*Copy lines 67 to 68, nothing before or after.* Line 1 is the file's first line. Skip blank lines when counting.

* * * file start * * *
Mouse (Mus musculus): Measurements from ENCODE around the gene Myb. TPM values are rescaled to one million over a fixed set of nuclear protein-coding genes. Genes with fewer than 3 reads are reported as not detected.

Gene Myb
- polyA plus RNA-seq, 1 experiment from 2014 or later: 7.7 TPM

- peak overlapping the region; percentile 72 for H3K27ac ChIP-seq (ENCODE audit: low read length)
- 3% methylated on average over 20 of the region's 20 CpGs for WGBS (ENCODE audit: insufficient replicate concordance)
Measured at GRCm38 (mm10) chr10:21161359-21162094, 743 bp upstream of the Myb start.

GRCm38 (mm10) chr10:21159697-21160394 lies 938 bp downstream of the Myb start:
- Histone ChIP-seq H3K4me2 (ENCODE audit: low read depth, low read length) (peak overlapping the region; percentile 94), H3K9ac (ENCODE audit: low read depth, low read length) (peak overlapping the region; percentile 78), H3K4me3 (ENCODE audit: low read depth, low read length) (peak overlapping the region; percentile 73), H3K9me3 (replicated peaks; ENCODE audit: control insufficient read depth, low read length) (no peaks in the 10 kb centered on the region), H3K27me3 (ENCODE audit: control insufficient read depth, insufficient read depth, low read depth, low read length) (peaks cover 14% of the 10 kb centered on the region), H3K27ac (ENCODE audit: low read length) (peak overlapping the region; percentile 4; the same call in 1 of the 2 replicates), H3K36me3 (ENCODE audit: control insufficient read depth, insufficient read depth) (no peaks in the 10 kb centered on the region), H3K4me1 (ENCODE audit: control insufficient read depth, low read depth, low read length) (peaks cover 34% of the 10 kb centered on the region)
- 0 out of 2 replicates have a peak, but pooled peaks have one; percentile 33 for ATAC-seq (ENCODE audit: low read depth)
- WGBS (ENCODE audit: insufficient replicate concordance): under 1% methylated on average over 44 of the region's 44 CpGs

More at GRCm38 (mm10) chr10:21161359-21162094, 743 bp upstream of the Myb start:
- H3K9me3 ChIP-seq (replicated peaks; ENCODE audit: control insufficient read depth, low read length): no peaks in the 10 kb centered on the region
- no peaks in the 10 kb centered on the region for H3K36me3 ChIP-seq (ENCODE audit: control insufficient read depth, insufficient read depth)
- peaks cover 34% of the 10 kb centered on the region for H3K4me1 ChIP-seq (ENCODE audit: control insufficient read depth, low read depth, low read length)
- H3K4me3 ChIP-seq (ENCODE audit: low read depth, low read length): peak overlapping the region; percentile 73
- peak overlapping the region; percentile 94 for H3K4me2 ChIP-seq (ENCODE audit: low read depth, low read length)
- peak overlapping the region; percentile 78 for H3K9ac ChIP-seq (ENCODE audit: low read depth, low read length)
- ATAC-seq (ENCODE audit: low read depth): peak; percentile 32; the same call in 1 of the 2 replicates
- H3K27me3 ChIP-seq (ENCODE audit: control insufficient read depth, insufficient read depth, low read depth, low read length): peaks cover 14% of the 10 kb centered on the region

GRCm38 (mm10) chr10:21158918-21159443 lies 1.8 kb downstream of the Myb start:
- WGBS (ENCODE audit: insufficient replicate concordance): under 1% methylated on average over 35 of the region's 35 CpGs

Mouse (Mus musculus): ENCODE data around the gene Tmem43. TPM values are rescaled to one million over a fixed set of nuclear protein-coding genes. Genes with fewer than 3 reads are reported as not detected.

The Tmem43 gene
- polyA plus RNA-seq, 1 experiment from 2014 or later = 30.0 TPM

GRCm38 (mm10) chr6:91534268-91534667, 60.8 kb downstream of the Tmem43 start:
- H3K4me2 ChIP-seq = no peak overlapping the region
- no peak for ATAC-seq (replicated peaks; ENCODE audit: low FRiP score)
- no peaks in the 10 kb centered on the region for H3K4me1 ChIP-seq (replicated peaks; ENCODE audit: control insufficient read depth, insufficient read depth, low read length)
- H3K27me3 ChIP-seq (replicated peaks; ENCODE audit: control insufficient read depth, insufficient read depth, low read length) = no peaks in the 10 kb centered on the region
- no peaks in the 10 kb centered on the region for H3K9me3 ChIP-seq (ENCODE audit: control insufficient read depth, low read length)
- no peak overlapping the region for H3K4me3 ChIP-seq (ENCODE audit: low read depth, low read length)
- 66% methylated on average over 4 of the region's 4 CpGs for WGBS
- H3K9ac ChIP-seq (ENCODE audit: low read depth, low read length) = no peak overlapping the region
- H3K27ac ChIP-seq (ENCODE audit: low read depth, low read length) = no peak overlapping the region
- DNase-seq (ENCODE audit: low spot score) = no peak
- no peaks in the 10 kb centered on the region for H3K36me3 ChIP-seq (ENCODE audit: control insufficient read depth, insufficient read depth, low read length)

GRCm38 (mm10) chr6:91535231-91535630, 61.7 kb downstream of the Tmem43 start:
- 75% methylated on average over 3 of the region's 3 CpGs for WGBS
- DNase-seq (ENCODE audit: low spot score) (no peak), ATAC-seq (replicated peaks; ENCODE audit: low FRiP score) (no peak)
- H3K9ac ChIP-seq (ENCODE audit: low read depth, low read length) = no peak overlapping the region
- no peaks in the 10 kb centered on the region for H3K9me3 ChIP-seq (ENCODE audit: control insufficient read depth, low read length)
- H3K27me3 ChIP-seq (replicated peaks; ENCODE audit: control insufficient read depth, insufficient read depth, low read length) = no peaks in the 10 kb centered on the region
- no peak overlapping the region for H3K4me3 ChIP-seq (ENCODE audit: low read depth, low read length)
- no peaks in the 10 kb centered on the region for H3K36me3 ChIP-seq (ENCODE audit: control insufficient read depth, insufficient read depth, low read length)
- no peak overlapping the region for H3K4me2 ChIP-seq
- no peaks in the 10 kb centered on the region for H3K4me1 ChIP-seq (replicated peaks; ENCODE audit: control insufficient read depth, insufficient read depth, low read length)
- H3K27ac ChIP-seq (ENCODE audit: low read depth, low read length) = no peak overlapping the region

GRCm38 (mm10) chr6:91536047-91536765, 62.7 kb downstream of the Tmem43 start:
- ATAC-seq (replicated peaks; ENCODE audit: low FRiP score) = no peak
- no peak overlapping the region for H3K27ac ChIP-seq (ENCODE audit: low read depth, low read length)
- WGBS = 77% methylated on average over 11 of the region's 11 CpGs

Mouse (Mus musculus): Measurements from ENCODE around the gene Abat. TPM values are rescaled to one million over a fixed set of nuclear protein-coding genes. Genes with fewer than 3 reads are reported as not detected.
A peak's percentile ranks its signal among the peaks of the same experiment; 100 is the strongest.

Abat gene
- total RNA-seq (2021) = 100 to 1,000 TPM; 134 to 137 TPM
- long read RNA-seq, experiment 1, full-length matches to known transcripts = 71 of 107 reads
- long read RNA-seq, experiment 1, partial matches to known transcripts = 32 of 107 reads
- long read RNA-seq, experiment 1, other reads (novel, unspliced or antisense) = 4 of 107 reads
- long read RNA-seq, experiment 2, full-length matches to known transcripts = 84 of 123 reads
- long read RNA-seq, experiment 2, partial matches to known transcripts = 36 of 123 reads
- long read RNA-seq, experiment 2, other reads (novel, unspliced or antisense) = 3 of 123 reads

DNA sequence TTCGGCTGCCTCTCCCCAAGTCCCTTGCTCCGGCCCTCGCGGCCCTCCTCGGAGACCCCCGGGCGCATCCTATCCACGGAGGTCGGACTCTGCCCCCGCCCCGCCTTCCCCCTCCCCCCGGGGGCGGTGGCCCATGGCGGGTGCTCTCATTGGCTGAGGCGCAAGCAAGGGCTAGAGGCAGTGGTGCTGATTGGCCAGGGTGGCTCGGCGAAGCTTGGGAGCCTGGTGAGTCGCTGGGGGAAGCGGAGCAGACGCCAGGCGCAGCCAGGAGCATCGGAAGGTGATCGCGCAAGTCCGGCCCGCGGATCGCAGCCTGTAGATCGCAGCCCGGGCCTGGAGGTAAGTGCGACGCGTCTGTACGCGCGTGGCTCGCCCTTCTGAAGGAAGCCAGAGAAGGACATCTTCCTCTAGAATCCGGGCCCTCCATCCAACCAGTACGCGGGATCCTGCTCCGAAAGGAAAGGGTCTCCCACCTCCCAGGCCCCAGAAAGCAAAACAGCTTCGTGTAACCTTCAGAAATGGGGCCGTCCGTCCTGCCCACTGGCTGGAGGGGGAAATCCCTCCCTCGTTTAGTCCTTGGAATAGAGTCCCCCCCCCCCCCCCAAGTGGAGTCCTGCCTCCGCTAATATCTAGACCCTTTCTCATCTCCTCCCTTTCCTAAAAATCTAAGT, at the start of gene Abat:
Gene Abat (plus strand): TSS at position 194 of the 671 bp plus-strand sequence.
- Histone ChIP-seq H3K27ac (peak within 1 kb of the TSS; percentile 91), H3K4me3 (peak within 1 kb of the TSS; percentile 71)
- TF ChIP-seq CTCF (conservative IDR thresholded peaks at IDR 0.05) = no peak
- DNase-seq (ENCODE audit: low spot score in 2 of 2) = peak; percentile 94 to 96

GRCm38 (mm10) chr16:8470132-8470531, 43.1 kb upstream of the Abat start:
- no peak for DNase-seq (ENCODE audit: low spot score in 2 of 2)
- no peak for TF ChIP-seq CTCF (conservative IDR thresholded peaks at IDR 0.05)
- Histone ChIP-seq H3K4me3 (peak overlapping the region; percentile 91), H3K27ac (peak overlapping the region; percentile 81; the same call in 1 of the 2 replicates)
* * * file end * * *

GRCm38 (mm10) chr16:8470132-8470531, 43.1 kb upstream of the Abat start:
- no peak for DNase-seq (ENCODE audit: low spot score in 2 of 2)